Eye health is so important, so before the kids head back to school or you get stuck into work for the year, make sure you get those peepers looked at by a professional.
Back to school
Sophie Koh from Optometry Australia says all children should have a full eye exam with an optometrist before they start school, followed up with regular visits every two to three years as they move through primary and high school. She says any vision issues, if left unattended, could severely impact kids in the classroom.
“From having trouble reading something on the whiteboard, to concentrating, there are a range of ways vision problems can affect learning and confidence.”
It’s important for parents to take the lead on eye health, as children may be experiencing vision problems without knowing it, Sophie says.
“Some children are inaccurately labelled as slow learners, lacking confidence or even troublemakers when they actually have an undetected vision condition which can be identified and corrected with a simple visit to the optometrist.”
Back to work
For most adults, eye exams are recommended every two years.
“For those aged 65+, yearly eye examinations are recommended, and for those with specific health conditions, more frequent eye testing may be necessary,” Sophie says.
“If you notice any changes or irregularities in your vision, you should see your eye health professional immediately.”
It’s also important to take care of your eyes in between visits to the optometrist, too.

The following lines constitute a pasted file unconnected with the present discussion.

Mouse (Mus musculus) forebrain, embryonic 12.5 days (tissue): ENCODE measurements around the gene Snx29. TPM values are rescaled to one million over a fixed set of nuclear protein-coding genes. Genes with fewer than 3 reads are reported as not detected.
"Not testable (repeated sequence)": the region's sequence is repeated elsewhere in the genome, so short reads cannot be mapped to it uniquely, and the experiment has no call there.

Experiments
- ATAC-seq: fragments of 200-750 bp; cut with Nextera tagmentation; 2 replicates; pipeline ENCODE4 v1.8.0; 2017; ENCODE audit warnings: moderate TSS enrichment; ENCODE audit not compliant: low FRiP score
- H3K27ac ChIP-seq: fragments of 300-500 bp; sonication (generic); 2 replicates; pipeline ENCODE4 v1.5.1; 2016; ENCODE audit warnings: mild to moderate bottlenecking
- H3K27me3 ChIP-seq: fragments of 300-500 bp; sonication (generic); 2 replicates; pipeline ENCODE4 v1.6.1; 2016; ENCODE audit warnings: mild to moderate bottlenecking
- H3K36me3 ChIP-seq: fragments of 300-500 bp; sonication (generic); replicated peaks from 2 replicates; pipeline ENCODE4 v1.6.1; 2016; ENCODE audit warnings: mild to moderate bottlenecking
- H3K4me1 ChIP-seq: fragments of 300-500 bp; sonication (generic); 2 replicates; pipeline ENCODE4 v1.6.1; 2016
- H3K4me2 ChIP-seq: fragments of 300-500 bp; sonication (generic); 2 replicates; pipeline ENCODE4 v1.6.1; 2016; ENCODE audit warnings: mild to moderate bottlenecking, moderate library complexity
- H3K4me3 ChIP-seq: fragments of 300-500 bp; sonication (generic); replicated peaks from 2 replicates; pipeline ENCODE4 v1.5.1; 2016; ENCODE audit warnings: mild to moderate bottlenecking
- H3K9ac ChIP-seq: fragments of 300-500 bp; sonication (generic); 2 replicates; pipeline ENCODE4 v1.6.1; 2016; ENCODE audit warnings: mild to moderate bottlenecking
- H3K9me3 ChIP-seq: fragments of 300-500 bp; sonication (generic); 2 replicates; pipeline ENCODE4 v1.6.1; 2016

“We need to ensure we are eating a range of nutritious foods that form a balanced diet,” Sophie says. “And when it comes to the eyes, there are certain foods we can eat to help us retain good vision for life.”
These foods include: berries and citrus fruits; fish; nuts; whole grains; leafy greens; and dark chocolate with 70% or more cacao.
If you’re using devices, give your eyes a regular break using the ‘20/20/20’ rule: after every 20 minutes of screen time, shift your eyes to look at an object around 20 metres away, for at least 20 seconds.
Sophie says myopia, or short sightedness, is growing at “astonishing rates” globally, with a recent Chinese study finding more children than ever are at risk of developing poor vision through a variety of factors, including increased screen time and decreased time spent outdoors.
The sun, too, can also damage the eyes, and Optometry Australia recommends Australians wear UV protective sunglasses when outdoors, especially in summer. Protective lenses with category three or four protection are best, and prescription options are available.
“Close fitting wrap-around sunglasses or styles with wide temples (arms) provide the best protection for light entering from the side of the face.”